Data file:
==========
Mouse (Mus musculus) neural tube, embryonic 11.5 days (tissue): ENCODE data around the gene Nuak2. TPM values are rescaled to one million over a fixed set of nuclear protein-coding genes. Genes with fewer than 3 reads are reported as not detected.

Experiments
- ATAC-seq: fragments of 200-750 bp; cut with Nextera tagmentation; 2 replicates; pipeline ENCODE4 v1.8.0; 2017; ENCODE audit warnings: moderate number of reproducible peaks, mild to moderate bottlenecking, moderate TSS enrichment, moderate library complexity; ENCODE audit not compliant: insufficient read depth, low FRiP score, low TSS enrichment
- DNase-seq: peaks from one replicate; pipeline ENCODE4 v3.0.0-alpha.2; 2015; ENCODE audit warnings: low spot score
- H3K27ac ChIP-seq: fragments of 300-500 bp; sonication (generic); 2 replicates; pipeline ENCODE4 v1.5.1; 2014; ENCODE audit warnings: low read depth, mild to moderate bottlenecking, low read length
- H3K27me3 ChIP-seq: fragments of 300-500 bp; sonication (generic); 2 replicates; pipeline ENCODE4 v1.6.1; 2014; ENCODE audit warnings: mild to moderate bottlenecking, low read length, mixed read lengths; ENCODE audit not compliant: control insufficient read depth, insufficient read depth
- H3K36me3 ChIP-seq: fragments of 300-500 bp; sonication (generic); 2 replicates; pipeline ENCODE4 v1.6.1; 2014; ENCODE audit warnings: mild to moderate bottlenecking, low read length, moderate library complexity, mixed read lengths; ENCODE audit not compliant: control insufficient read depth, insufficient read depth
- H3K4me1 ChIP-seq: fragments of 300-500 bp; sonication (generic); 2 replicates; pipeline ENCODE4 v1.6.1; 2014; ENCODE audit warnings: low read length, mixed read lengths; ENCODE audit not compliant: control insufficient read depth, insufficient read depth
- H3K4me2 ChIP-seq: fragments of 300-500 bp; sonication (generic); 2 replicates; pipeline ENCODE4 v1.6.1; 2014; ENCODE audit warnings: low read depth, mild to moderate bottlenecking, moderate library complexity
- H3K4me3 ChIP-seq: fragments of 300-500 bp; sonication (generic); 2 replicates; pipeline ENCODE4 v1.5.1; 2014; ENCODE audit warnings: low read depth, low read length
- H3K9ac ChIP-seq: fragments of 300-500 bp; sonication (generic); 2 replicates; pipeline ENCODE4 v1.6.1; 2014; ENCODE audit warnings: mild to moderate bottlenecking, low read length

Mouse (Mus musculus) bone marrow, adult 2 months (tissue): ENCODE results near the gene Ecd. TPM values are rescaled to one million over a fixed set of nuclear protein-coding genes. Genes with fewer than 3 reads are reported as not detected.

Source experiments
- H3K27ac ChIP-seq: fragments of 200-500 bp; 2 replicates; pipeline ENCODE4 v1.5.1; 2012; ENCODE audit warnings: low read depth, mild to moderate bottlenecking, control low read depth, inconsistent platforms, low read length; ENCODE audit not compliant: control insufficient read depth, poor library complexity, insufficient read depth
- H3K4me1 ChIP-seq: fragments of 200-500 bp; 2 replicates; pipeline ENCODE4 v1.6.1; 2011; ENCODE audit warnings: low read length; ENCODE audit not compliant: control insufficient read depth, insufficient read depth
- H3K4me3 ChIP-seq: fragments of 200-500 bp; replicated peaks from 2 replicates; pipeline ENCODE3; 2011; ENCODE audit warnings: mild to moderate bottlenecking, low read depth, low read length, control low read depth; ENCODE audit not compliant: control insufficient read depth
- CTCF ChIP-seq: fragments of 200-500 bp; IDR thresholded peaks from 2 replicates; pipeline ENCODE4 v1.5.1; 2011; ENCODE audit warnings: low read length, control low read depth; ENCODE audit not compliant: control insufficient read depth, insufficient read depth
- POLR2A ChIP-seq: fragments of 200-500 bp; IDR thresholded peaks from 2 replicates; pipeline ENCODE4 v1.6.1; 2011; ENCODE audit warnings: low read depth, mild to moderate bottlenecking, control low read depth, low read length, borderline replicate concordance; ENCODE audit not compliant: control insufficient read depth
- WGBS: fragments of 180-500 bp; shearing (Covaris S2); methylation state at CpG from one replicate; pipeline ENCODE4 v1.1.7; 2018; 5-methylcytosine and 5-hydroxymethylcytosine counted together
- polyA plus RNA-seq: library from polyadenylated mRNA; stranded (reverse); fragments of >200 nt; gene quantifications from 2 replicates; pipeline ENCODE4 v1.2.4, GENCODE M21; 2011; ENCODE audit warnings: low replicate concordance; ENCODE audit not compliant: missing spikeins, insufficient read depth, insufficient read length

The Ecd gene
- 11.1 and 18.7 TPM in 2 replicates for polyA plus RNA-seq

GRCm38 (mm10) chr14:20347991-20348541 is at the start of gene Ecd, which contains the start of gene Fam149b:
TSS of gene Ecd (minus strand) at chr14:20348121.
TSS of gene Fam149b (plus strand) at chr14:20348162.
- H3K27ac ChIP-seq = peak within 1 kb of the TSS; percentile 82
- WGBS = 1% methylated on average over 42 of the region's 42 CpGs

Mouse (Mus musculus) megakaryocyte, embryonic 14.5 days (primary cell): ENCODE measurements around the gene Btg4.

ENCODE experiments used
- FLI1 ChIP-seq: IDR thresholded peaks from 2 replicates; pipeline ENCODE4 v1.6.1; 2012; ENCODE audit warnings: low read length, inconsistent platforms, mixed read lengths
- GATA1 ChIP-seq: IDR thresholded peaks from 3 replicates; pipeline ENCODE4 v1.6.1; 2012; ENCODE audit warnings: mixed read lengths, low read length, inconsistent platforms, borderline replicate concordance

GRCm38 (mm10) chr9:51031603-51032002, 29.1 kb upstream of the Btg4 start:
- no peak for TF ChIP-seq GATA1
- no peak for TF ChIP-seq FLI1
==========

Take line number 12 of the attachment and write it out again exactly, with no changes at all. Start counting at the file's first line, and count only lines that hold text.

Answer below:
Mouse (Mus musculus) bone marrow, adult 2 months (tissue): ENCODE results near the gene Ecd. TPM values are rescaled to one million over a fixed set of nuclear protein-coding genes. Genes with fewer than 3 reads are reported as not detected.